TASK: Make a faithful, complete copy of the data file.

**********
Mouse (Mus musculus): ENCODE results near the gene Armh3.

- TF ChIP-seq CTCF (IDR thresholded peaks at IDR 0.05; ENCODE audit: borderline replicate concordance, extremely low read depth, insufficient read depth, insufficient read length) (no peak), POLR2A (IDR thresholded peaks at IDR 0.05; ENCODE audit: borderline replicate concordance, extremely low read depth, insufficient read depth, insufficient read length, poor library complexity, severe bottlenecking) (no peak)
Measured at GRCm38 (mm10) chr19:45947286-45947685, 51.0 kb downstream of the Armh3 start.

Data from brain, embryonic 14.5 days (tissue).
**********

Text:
Mouse (Mus musculus): ENCODE results near the gene Armh3.

- TF ChIP-seq CTCF (IDR thresholded peaks at IDR 0.05; ENCODE audit: borderline replicate concordance, extremely low read depth, insufficient read depth, insufficient read length) (no peak), POLR2A (IDR thresholded peaks at IDR 0.05; ENCODE audit: borderline replicate concordance, extremely low read depth, insufficient read depth, insufficient read length, poor library complexity, severe bottlenecking) (no peak)
Measured at GRCm38 (mm10) chr19:45947286-45947685, 51.0 kb downstream of the Armh3 start.

Data from brain, embryonic 14.5 days (tissue).